Also discovered were fragments of Spanish ceramics, Mayan amulets, as well as pieces of bronze and iron. The presence of metal objects suggests that this Taino settlement had contact and commerce with Europeans well into the 16th century. This hypothesis is bolstered by the earlier discovery nearby of sunken ships. The oldest has been dated to 1553. Underwater archaeologist Selmi said the 1553 wreck sank with 36 cannons on board, while there are also wrecked French vessels from the 18th century. Selmi is the lead archaeologist for the Deep Blue Marine firm that seeks underwater treasure. He said that one night in 1798, fifteen ships sank near Playa Grande. Until now, the company has been able to find eight. 
Selmi theorizes that if the Taino settlement existed in 1553, the natives would have had direct contact with the survivors of that wreck. It is thus that he accounts for the presence of Spanish and Mayan artifacts at the site. 
Archaeologist López, and research colleague Jorge Ulloa, said that another interesting aspect of the finds was the discerning of three distinct Taino cultural groups that inhabited the island of Hispaniola between 100 and 800 AD, as dated by the types of  ceramics found in situ. These are: Ostionioides, Mellacoides and Chicoides. It has not been until now, said the researchers, that ceramics from the three groups had been found in the same archaeological level. The discovery provides information about the possible integration of the three native cultures at the site.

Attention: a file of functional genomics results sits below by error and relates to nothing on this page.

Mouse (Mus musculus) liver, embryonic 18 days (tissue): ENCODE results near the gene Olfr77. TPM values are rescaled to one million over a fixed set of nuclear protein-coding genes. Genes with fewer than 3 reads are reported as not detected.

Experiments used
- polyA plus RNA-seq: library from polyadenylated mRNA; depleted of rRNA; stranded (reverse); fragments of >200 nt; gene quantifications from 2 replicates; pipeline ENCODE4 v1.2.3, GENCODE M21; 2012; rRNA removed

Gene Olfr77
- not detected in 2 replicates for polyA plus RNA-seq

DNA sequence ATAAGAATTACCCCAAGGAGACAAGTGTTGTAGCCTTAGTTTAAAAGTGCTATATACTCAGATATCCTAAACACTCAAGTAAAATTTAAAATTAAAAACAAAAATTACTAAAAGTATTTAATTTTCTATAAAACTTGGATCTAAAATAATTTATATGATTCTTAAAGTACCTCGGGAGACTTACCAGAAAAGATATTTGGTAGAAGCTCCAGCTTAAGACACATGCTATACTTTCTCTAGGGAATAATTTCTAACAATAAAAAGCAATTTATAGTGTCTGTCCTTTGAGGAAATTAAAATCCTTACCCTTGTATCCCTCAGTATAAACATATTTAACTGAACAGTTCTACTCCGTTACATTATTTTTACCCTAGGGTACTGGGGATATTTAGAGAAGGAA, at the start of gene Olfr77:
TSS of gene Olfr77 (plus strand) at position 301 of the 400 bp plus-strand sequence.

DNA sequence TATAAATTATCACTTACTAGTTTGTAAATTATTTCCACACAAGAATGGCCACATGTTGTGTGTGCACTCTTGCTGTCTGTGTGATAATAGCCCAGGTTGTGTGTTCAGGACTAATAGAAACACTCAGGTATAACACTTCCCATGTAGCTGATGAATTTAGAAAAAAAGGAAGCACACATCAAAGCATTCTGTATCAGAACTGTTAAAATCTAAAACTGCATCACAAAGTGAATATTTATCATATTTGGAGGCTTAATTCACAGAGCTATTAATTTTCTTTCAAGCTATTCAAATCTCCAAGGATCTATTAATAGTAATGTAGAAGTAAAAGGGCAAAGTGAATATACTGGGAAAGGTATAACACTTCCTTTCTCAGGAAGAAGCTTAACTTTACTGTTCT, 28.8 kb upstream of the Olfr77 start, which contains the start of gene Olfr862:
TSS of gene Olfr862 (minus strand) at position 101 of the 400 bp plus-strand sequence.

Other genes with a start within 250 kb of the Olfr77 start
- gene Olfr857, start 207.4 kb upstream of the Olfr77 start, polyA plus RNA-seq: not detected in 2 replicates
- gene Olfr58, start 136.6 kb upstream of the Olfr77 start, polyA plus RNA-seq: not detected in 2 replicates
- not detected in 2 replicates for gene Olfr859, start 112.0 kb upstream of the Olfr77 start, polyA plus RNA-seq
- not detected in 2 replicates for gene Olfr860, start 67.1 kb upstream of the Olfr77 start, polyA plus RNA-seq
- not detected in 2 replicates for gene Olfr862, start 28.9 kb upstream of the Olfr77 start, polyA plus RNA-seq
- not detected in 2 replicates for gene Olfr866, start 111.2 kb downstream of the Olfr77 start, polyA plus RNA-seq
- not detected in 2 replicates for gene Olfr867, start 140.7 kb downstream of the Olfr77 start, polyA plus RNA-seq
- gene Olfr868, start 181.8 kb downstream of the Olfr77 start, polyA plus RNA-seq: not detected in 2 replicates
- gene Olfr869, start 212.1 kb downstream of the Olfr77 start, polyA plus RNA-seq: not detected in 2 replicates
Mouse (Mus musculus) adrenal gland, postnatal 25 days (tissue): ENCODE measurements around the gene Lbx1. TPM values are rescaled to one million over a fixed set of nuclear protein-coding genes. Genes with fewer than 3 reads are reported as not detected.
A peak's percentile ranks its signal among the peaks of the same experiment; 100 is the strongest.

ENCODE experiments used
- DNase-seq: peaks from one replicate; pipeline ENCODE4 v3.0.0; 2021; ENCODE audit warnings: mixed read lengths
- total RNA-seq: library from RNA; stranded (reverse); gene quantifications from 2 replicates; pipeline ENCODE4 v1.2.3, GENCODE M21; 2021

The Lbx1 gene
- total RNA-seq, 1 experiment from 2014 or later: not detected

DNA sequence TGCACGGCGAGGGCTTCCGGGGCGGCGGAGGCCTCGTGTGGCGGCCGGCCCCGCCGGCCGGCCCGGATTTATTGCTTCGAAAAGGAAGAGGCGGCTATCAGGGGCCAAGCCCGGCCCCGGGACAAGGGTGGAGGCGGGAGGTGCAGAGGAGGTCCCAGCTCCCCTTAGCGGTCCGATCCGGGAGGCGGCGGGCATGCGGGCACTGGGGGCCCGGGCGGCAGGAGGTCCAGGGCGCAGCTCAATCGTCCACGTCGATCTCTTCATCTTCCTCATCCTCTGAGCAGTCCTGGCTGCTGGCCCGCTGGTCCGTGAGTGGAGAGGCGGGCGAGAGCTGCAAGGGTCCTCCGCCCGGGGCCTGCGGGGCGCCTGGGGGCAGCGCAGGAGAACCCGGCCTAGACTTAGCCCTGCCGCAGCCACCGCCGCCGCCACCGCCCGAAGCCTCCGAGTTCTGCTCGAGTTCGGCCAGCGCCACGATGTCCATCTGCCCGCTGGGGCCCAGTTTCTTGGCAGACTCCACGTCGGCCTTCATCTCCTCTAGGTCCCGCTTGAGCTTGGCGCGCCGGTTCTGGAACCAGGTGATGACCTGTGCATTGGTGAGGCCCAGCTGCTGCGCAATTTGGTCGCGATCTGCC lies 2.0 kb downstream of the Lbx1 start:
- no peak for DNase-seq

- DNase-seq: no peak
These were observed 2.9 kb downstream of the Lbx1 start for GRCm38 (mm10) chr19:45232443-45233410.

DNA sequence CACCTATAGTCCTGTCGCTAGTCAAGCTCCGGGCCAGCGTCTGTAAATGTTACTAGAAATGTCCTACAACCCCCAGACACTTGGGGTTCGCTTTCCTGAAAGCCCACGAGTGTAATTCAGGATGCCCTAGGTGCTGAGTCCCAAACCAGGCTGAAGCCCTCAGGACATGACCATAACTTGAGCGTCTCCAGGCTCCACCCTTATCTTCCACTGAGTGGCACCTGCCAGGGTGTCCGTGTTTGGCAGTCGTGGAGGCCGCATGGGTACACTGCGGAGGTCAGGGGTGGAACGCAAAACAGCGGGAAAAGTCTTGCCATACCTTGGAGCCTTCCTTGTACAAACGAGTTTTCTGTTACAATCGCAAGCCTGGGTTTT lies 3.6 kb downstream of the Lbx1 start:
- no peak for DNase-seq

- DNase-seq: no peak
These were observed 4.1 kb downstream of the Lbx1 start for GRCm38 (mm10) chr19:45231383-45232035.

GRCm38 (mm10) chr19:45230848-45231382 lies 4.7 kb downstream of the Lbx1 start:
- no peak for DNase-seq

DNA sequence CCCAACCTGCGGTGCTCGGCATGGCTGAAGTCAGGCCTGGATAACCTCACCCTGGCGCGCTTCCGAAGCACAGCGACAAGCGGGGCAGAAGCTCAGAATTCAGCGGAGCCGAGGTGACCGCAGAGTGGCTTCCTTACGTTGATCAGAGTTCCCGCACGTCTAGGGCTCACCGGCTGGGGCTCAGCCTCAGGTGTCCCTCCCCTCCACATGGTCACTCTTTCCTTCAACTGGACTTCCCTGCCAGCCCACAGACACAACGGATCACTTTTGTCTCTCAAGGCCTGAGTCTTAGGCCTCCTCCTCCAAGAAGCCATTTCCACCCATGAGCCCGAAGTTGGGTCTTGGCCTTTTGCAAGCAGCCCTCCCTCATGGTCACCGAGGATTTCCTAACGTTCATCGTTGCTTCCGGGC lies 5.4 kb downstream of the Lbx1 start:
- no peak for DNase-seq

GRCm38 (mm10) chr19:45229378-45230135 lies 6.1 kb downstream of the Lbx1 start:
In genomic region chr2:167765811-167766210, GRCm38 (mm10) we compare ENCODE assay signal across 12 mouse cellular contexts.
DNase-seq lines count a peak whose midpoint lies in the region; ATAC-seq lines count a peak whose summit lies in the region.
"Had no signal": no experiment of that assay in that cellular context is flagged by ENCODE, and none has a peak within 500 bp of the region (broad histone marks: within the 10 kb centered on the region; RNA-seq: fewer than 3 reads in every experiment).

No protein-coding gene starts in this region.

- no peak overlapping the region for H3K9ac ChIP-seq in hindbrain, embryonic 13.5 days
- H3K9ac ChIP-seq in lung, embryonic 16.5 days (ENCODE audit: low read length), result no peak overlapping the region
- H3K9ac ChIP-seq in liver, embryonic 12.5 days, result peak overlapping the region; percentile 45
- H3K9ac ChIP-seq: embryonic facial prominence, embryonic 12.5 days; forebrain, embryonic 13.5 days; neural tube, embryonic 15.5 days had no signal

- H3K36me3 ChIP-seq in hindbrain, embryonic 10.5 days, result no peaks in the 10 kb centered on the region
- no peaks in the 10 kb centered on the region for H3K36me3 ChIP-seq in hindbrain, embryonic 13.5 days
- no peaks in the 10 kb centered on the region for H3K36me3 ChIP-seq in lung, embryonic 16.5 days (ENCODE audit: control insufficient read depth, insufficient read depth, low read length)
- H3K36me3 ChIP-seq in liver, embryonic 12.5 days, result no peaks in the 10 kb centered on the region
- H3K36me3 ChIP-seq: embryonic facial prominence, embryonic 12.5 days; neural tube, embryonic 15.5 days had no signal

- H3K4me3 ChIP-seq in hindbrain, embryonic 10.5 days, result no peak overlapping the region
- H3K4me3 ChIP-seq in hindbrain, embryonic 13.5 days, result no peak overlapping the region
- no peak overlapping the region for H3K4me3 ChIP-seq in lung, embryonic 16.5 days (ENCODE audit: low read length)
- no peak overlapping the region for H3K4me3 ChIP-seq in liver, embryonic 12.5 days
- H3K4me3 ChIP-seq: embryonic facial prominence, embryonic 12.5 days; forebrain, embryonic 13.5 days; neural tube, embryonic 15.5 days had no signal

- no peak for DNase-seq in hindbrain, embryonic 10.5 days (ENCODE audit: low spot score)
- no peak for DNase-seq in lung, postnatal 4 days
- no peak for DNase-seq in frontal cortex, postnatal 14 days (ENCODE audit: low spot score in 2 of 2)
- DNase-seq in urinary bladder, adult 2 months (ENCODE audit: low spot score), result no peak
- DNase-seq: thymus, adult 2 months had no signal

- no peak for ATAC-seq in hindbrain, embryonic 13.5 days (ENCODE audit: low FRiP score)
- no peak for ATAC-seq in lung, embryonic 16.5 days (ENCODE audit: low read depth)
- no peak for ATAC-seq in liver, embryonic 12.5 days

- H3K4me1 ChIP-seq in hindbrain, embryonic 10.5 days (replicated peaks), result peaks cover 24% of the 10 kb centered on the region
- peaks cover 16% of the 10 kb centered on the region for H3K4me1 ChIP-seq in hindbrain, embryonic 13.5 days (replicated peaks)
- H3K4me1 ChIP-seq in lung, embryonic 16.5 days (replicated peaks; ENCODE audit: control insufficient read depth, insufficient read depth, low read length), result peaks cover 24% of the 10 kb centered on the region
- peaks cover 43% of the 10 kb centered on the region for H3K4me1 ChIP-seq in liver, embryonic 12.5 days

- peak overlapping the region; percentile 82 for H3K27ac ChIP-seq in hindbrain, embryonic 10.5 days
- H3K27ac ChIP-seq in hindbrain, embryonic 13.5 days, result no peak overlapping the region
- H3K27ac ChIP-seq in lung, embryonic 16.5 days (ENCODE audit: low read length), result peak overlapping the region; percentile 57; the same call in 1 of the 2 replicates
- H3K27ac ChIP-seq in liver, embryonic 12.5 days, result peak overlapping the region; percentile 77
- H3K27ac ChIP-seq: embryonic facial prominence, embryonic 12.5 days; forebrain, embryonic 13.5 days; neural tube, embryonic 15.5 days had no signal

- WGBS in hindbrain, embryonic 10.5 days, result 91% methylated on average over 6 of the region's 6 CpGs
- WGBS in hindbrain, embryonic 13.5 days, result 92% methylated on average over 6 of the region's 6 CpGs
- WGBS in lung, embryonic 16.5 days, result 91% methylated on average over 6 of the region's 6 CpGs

López said that another important find was an area where mounds of various lengths, 3 to 4 metres wide and 50 to 70 centemetres in height, were found. It is believed the Taino people used these as raised agricultural plots. Preserved intact, researchers believe that they were used from 750 to 1550 AD. “We knew that they had existed because Bartolomé de las Casas tell us that around these settlements that Taino had many mounds planted with maize, yuca and other crops, and because others had been found. But until  now there had never been found in the Caribbean a field so perfectly preserved.”
De las Casas was a Dominican friar and priest from Spain who wrote an extensive account of native American culture and the history of the Spanish conquest. He was also notable for having defended the natural rights of native Americans from exploitation by Europeans. The name of his religious order was incorporated into the name of the country that is now the eastern half of the island of Hispaniola, as well as the name of the founder of the order, St Dominic de Guzmán. On the other half of the island is the Republic of Haiti.
Investors are planning to build a museum as a tourist attraction at the site, which had belonged to the Banco Central of the Dominican Republic. Fragments of Taino pottery, found over the years, had tipped off the researchers that there was a site there, possibly rich in artifacts and hidden history.



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Spero News writer Martin Barillas is a former US diplomat, who also worked as a democracy advocate and election observer in Latin America. His first novel 'Shaken Earth', is available at Amazon.